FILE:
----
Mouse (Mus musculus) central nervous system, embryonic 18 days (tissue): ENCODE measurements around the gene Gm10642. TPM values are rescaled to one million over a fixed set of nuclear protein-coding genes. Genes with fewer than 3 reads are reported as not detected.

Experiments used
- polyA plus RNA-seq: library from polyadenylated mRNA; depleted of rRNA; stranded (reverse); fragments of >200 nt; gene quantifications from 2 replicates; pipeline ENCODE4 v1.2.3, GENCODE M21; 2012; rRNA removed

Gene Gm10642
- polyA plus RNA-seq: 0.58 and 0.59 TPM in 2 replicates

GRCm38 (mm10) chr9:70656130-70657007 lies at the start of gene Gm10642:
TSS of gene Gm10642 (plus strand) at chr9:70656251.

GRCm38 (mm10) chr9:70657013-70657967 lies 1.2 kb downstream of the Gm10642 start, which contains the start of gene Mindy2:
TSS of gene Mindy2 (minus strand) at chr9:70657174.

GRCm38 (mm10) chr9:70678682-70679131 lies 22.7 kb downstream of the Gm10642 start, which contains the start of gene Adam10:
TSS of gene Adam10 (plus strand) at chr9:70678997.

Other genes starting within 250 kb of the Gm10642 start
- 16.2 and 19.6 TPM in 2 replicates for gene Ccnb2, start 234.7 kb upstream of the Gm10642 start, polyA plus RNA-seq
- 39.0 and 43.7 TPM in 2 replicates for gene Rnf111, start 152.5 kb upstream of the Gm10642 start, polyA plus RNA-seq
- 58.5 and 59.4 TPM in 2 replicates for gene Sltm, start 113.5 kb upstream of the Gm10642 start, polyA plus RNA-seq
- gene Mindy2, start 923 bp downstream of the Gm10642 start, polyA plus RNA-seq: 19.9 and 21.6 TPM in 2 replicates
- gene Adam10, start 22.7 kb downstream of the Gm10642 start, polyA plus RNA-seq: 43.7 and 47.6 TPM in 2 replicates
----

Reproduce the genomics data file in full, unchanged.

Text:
Mouse (Mus musculus) central nervous system, embryonic 18 days (tissue): ENCODE measurements around the gene Gm10642. TPM values are rescaled to one million over a fixed set of nuclear protein-coding genes. Genes with fewer than 3 reads are reported as not detected.

Experiments used
- polyA plus RNA-seq: library from polyadenylated mRNA; depleted of rRNA; stranded (reverse); fragments of >200 nt; gene quantifications from 2 replicates; pipeline ENCODE4 v1.2.3, GENCODE M21; 2012; rRNA removed

Gene Gm10642
- polyA plus RNA-seq: 0.58 and 0.59 TPM in 2 replicates

GRCm38 (mm10) chr9:70656130-70657007 lies at the start of gene Gm10642:
TSS of gene Gm10642 (plus strand) at chr9:70656251.

GRCm38 (mm10) chr9:70657013-70657967 lies 1.2 kb downstream of the Gm10642 start, which contains the start of gene Mindy2:
TSS of gene Mindy2 (minus strand) at chr9:70657174.

GRCm38 (mm10) chr9:70678682-70679131 lies 22.7 kb downstream of the Gm10642 start, which contains the start of gene Adam10:
TSS of gene Adam10 (plus strand) at chr9:70678997.

Other genes starting within 250 kb of the Gm10642 start
- 16.2 and 19.6 TPM in 2 replicates for gene Ccnb2, start 234.7 kb upstream of the Gm10642 start, polyA plus RNA-seq
- 39.0 and 43.7 TPM in 2 replicates for gene Rnf111, start 152.5 kb upstream of the Gm10642 start, polyA plus RNA-seq
- 58.5 and 59.4 TPM in 2 replicates for gene Sltm, start 113.5 kb upstream of the Gm10642 start, polyA plus RNA-seq
- gene Mindy2, start 923 bp downstream of the Gm10642 start, polyA plus RNA-seq: 19.9 and 21.6 TPM in 2 replicates
- gene Adam10, start 22.7 kb downstream of the Gm10642 start, polyA plus RNA-seq: 43.7 and 47.6 TPM in 2 replicates